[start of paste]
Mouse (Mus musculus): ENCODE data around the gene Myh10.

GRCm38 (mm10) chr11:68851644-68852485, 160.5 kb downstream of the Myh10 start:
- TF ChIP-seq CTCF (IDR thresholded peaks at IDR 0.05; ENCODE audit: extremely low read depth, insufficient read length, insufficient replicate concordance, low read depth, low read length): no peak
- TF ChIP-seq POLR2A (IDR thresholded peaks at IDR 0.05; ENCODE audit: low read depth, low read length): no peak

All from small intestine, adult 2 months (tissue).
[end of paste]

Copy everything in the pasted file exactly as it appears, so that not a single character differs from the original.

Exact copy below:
Mouse (Mus musculus): ENCODE data around the gene Myh10.

GRCm38 (mm10) chr11:68851644-68852485, 160.5 kb downstream of the Myh10 start:
- TF ChIP-seq CTCF (IDR thresholded peaks at IDR 0.05; ENCODE audit: extremely low read depth, insufficient read length, insufficient replicate concordance, low read depth, low read length): no peak
- TF ChIP-seq POLR2A (IDR thresholded peaks at IDR 0.05; ENCODE audit: low read depth, low read length): no peak

All from small intestine, adult 2 months (tissue).